A federal district court in Cincinnati, Ohio, sentenced an Atlanta, Georgia, man to 57 months in prison recently for tax evasion. This sentence included an enhancement for failing to report income from drug trafficking.
According to court documents and statements made in court, from at least 2011 to 2016, Darryl Brown earned at least $1 million. To evade paying taxes on this income, Brown did not file returns. He created nominee businesses, opened bank accounts and lines of credit in the names of those businesses, and then used the accounts to pay for his luxury lifestyle. This included extravagant overseas trips, Rolex and Cartier watches, and luxury clothing and vehicles. Brown further used cash to purchase money orders in structured amounts to avoid triggering reporting requirements to the Department of Treasury and the IRS. Brown then used the money orders to pay off the balances on his nominee accounts. In total, Brown caused a tax loss of more than $250,000.
U.S. District Judge Timothy S. Black in the Southern District of Ohio also ordered Brown to serve three years of supervised release and pay restitution to the IRS in the amount of $377,240.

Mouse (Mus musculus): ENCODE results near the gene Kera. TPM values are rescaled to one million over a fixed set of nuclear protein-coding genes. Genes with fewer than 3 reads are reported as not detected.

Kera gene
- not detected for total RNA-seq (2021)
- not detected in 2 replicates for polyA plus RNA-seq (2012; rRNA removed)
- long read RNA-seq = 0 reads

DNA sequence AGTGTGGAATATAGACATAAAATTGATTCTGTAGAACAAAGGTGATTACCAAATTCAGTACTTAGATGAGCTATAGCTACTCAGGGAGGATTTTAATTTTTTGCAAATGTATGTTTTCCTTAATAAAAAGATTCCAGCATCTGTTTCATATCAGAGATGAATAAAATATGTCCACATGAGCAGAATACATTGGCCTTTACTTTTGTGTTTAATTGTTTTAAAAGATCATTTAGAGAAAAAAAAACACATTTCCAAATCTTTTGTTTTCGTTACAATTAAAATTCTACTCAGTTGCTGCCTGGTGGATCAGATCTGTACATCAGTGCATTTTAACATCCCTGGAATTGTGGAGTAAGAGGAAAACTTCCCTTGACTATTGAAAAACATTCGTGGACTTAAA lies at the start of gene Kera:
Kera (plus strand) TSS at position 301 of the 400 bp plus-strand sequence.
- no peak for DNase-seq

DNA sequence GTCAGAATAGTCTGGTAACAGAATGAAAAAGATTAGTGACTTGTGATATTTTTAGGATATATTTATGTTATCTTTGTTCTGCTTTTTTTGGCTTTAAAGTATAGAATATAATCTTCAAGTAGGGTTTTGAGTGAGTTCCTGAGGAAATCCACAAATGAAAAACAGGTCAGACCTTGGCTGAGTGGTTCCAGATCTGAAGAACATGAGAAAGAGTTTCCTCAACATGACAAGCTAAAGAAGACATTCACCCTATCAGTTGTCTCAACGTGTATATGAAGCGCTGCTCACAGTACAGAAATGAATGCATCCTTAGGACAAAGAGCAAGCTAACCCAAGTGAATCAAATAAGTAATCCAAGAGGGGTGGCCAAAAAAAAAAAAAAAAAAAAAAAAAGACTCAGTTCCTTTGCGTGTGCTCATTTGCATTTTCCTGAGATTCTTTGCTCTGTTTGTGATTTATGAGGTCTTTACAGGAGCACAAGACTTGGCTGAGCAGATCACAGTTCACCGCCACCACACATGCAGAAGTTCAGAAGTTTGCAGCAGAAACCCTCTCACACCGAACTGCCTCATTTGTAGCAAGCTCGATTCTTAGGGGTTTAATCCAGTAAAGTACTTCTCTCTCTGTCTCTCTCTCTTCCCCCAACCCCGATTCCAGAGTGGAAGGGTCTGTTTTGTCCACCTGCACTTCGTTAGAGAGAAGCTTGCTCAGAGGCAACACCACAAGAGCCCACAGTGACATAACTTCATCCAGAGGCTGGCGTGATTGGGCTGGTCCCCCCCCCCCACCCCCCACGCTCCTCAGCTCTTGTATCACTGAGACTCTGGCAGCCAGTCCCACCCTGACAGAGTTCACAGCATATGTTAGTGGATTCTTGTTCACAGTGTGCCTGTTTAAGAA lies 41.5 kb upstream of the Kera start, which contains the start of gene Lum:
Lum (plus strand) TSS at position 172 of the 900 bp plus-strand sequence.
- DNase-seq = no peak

Acting Deputy Assistant Attorney General Stuart M. Goldberg of the Justice Department’s Tax Division and Acting U.S. Attorney Vipal J. Patel of the Southern District of Ohio made the announcement.
IRS Criminal Investigation and local law enforcement officials conducted the investigation.
Trial Attorneys Sarah C. Ranney and William Guappone of the Tax Division prosecuted the case, and Criminal Chief Karl Kadon of the Southern District of Ohio provided substantial assistance in this matter.
Additional information about the Tax Division and its enforcement efforts can be found on the division’s website.